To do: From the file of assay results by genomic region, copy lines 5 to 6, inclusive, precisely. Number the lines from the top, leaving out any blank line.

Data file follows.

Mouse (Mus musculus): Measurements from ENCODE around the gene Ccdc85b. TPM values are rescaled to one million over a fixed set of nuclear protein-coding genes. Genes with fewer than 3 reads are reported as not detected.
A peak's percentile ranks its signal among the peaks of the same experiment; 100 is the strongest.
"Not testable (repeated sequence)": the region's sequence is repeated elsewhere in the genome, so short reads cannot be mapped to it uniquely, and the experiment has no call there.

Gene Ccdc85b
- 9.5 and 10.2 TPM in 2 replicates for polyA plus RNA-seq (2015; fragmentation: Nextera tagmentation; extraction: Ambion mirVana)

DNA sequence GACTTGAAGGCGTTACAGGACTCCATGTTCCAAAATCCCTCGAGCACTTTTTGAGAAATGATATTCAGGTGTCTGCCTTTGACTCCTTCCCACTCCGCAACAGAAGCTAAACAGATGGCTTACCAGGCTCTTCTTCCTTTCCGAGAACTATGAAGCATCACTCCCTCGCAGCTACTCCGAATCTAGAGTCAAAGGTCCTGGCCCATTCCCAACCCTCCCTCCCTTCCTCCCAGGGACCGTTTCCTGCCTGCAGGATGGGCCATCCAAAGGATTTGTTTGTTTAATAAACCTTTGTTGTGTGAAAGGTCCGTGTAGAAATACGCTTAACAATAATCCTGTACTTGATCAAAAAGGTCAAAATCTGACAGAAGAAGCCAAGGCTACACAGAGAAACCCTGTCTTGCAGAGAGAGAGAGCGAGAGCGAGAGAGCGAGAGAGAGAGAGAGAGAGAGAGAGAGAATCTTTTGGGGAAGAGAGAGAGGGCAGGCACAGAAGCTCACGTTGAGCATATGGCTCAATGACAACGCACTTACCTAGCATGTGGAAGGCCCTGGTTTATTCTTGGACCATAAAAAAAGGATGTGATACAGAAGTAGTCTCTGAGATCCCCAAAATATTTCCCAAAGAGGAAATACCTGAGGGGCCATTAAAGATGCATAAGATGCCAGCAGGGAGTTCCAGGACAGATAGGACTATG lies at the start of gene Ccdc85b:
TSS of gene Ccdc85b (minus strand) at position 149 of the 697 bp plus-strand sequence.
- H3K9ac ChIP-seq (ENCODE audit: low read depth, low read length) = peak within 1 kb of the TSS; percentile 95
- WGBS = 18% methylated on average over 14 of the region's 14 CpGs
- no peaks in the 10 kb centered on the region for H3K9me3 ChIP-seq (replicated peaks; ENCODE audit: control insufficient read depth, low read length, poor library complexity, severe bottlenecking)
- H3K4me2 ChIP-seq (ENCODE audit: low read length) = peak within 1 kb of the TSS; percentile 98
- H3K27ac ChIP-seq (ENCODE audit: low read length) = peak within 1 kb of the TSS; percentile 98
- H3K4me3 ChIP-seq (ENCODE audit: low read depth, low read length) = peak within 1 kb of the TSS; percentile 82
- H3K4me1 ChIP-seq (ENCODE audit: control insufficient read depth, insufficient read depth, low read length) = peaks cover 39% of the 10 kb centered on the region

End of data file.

- 9.5 and 10.2 TPM in 2 replicates for polyA plus RNA-seq (2015; fragmentation: Nextera tagmentation; extraction: Ambion mirVana)

DNA sequence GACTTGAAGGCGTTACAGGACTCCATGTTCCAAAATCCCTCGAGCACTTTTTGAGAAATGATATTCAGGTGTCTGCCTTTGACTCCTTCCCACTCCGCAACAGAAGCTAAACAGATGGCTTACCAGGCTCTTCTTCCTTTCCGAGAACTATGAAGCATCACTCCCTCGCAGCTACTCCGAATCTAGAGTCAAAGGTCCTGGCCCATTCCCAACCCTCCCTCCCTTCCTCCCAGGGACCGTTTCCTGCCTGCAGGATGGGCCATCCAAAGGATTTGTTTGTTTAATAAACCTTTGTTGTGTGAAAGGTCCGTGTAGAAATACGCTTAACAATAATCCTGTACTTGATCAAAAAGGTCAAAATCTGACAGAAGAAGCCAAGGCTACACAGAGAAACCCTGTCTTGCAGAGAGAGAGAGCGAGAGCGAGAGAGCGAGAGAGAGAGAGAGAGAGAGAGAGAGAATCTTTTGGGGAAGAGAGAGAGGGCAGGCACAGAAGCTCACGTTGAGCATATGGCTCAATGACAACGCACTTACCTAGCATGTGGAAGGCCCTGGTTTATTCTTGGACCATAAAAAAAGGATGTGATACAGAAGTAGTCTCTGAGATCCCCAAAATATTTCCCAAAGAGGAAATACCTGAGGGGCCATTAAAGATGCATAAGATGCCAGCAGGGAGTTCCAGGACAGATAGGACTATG lies at the start of gene Ccdc85b: